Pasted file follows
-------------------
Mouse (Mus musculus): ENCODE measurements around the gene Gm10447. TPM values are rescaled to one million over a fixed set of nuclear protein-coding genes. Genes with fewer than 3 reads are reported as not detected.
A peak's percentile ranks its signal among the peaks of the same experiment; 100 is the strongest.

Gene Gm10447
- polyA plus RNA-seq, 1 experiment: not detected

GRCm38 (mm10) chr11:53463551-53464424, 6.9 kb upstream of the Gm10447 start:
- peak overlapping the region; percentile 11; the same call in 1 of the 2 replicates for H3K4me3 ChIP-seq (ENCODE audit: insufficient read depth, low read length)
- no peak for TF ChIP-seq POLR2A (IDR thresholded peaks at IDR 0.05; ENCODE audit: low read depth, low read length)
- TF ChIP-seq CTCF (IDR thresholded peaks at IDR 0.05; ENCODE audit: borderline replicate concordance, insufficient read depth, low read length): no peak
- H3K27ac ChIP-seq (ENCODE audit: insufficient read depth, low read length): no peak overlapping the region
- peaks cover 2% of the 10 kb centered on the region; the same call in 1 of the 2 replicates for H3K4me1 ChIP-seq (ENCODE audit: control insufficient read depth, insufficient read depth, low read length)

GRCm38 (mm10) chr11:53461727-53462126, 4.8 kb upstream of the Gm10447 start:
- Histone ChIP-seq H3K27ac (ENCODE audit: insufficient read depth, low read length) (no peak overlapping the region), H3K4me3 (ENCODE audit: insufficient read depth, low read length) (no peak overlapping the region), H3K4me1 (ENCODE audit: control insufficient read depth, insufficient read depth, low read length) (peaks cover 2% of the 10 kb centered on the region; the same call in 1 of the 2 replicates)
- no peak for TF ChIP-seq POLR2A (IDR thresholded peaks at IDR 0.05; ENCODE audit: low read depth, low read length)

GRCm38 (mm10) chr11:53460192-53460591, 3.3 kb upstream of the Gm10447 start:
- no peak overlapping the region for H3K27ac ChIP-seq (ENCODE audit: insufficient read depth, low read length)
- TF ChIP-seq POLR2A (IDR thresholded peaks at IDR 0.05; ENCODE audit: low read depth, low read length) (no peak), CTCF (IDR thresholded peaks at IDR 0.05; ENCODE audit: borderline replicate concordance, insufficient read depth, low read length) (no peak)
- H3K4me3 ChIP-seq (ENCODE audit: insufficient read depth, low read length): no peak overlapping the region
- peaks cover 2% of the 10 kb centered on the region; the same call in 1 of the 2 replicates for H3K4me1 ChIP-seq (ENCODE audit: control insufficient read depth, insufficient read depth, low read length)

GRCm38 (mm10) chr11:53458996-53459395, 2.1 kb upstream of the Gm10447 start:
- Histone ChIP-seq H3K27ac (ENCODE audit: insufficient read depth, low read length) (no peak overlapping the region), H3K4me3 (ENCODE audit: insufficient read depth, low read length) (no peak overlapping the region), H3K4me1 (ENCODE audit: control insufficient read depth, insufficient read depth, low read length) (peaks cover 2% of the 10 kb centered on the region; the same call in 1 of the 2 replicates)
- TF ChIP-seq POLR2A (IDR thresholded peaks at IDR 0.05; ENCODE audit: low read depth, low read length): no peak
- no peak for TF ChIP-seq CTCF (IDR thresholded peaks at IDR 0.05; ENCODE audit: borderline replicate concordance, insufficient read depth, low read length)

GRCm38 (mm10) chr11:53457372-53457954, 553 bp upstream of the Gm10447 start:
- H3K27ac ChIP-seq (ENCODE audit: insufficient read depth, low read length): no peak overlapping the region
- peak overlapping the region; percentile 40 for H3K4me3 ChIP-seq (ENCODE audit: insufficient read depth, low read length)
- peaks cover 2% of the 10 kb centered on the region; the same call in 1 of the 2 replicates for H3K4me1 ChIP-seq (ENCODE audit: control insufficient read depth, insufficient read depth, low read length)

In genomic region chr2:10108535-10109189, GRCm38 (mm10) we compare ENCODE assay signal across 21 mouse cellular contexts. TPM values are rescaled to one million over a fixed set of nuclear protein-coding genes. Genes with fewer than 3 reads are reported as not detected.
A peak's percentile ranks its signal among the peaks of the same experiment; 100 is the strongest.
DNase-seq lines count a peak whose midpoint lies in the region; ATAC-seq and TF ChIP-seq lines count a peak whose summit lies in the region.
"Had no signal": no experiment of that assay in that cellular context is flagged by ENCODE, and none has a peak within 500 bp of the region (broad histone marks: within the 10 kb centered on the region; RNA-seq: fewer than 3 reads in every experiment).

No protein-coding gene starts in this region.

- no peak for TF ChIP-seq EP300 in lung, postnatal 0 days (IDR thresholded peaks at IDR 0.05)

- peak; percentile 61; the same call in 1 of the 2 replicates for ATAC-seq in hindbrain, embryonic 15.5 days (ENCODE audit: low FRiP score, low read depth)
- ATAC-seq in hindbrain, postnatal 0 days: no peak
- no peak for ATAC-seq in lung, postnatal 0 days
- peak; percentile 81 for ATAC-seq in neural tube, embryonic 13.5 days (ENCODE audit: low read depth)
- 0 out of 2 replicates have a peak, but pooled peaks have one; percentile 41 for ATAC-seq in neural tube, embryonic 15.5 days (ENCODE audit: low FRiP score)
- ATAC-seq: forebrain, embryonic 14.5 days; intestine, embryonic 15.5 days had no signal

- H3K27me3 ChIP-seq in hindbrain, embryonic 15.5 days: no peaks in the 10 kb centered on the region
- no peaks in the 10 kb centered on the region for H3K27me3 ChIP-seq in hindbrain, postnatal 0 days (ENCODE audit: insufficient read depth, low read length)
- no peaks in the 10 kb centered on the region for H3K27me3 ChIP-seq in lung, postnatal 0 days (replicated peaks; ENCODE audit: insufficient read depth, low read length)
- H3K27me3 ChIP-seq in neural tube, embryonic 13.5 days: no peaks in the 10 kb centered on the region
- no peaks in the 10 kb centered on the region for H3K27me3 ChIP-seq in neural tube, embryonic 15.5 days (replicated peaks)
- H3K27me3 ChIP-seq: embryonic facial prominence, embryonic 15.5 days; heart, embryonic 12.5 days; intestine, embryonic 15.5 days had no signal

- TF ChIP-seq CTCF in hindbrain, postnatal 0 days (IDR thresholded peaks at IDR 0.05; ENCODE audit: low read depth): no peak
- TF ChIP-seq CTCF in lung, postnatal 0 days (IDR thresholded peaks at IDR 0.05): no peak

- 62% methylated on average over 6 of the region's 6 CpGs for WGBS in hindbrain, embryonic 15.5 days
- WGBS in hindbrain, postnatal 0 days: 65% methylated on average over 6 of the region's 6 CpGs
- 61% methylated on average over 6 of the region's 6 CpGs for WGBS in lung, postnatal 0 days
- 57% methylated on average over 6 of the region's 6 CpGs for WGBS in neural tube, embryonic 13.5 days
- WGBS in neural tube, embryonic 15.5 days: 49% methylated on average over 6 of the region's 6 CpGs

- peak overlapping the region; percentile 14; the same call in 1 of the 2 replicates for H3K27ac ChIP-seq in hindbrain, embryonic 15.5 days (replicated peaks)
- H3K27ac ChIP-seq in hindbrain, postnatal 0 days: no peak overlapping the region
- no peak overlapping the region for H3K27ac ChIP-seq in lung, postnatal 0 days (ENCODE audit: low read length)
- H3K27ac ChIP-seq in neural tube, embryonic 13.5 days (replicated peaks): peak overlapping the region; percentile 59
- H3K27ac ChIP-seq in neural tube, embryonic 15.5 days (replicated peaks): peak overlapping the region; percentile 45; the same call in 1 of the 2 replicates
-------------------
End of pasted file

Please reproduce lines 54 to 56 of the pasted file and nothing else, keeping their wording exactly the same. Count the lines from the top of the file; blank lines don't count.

- no peak overlapping the region for H3K27ac ChIP-seq in lung, postnatal 0 days (ENCODE audit: low read length)
- H3K27ac ChIP-seq in neural tube, embryonic 13.5 days (replicated peaks): peak overlapping the region; percentile 59
- H3K27ac ChIP-seq in neural tube, embryonic 15.5 days (replicated peaks): peak overlapping the region; percentile 45; the same call in 1 of the 2 replicates